Should wolves be reintroduced to Appalachian forests?
Yes: 68% From an ecosystem standpoint, the forests of the East would definitely benefit from the reintroduction of a large predator, as right now our forests are dominated by overpopulated herbivores like the white-tailed deer. As coyotes have dispersed from the West, they have hybridized with wolves and domesticated dogs, resulting in what is called the Eastern coyote, a larger animal than those in the west, and one that tends to more frequently hunt in packs. The Eastern ‘Yote has assumed the mantle of top predator, but there is for sure room for wolves or mountain lions in the ecosystem.
Overpopulation of herbivores has a detrimental effect on the re-growth and development of forest habitat, and it’s likely that relieving some of that browsing pressure would bring about numerous ecosystem changes that the Appalachian region has not experienced since all large predators were hunted to localized extinction over the last few hundred years. It would be wonderful to see. —Jesse P. Cecil, via e-mail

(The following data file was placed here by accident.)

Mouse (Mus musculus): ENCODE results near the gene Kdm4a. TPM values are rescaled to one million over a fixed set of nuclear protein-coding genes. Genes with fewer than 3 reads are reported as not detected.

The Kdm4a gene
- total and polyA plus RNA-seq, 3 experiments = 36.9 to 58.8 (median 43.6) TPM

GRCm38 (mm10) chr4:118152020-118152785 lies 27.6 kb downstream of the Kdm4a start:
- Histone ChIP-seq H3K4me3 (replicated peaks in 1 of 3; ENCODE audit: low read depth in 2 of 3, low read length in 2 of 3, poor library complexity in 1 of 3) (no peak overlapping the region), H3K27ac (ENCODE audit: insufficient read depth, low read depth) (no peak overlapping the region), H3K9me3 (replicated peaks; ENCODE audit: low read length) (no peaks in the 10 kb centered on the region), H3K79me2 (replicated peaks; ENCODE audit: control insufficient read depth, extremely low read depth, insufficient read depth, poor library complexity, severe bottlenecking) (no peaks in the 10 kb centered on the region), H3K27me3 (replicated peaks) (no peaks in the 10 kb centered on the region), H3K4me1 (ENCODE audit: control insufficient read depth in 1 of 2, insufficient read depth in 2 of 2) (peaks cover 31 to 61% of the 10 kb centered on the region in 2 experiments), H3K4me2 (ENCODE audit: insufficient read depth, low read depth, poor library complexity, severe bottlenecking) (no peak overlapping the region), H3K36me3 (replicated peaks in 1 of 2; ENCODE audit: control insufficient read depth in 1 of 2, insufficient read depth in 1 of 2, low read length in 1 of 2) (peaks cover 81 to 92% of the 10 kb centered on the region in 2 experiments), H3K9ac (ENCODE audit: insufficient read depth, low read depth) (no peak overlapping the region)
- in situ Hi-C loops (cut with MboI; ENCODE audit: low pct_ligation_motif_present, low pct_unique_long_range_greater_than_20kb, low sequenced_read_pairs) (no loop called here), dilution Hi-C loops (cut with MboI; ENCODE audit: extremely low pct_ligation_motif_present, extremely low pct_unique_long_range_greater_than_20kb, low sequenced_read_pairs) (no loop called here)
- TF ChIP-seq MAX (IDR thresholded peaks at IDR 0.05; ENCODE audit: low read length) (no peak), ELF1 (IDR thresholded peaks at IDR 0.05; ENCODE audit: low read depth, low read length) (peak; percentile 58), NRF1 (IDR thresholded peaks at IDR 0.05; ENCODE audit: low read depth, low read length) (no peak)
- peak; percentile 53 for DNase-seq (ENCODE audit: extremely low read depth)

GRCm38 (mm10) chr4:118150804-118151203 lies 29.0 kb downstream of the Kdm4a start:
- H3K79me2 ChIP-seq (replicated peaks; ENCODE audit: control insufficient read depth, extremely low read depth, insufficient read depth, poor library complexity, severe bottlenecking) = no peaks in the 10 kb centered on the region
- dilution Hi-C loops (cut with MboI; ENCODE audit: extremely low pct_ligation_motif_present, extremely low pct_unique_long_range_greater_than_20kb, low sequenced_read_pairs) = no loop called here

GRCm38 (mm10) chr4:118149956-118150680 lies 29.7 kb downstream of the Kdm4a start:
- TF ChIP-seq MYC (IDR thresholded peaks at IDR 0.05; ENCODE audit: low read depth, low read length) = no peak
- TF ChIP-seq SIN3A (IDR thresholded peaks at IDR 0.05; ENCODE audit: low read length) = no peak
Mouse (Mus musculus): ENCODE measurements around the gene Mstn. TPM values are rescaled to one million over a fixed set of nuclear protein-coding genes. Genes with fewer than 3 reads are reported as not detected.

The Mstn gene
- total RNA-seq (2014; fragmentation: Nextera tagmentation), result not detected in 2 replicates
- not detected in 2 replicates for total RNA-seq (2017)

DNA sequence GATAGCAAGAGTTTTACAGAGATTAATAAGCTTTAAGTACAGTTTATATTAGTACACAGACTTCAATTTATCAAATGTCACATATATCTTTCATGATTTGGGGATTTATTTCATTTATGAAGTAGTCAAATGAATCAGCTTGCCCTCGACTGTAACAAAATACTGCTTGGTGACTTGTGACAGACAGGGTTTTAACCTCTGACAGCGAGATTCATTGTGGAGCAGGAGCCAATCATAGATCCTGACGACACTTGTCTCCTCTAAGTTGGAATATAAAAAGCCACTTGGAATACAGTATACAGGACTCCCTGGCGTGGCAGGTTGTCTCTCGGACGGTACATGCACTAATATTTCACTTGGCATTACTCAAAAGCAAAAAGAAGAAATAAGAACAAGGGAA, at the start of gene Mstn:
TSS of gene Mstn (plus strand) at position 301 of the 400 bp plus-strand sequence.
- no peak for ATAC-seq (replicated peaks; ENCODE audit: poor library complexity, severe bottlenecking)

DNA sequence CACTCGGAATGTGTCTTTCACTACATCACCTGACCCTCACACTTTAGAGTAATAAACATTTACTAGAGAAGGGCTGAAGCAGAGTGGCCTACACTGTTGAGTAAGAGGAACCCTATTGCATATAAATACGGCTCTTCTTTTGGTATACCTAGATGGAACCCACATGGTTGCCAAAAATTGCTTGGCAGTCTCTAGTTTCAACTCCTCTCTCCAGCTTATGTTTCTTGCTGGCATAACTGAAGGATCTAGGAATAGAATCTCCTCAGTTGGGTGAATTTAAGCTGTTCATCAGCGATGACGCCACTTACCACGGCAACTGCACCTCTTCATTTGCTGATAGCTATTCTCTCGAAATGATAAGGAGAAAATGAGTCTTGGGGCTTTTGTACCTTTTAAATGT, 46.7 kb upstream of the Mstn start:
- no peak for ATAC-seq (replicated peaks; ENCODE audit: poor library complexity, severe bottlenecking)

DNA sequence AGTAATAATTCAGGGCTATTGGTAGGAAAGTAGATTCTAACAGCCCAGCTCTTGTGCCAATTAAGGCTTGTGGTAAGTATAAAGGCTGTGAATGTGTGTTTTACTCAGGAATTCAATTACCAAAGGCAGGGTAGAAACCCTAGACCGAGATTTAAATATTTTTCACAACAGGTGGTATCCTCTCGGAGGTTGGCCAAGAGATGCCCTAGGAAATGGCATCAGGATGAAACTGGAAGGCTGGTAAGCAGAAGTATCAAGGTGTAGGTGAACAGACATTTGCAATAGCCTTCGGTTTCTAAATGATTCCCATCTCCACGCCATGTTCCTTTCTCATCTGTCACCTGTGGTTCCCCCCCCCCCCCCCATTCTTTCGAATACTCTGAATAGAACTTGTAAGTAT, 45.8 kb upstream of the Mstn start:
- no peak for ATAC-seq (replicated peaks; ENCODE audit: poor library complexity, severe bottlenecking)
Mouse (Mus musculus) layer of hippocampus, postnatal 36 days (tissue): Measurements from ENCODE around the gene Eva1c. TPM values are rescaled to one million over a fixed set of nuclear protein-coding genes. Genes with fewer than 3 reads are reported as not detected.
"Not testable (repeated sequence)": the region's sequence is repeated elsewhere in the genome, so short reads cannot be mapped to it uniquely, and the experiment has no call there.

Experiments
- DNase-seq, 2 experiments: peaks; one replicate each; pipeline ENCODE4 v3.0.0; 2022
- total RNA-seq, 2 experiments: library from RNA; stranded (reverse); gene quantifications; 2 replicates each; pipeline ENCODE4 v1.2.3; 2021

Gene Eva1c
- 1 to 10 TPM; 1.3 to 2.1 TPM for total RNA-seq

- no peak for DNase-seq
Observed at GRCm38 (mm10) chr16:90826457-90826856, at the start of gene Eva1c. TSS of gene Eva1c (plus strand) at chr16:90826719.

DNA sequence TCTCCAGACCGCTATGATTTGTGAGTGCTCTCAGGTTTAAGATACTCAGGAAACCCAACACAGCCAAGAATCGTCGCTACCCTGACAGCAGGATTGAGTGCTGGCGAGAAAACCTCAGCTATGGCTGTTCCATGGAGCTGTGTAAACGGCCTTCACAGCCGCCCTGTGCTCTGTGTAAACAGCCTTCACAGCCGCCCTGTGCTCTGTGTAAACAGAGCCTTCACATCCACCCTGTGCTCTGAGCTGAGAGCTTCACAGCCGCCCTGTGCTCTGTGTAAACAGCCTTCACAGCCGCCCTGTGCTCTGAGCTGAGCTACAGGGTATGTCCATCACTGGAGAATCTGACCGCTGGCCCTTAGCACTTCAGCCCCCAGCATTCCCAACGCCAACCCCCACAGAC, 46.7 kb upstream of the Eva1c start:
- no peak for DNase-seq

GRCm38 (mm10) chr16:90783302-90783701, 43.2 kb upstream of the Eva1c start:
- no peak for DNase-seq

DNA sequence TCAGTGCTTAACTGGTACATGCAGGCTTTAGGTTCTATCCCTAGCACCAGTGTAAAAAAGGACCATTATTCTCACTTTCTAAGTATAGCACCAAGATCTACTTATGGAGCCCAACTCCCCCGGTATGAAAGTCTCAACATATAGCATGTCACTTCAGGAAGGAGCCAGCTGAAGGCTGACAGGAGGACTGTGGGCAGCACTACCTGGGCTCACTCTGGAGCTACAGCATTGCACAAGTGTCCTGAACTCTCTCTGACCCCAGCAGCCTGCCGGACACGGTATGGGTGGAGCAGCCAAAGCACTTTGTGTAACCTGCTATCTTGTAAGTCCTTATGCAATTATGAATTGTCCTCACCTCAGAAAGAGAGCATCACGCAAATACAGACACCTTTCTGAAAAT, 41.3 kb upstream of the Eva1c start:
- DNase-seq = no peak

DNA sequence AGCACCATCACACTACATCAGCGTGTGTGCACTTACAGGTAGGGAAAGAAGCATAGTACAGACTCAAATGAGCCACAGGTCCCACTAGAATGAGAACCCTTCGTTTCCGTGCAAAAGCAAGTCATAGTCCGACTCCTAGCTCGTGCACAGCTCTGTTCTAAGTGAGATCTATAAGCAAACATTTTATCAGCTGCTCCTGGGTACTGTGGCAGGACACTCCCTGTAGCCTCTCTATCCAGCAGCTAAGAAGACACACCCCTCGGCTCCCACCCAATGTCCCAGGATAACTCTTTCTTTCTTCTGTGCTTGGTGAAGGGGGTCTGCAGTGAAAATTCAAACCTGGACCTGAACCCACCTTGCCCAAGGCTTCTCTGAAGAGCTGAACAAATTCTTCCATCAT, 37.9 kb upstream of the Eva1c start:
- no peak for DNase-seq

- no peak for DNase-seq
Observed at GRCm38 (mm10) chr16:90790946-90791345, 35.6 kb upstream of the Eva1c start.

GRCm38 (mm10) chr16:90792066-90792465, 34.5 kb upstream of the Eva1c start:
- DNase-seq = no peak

Yes they should be re-introduced, but only after we can figure out what will allow them to survive. I remember we tried to re-introduce wolves to the Smokies a while back, and unfortunately, they all died. —Jon, Knoxville, Tenn.
I’d love to hear wolves howling in our backyard forests, but I believe the East Coast has been too over-developed to successfully support them. It would be unfair to re-introduce a species if we cannot give them the proper habitat to not only survive but also thrive. I regularly read about farmers struggling to protect their animals from the increasing number of coyotes. I don’t want wolves to be reintroduced and suddenly be considered another nuisance species. They need freedom to roam, and I don’t think we have the space here.
—Dan Wilkinson, Danville, Va.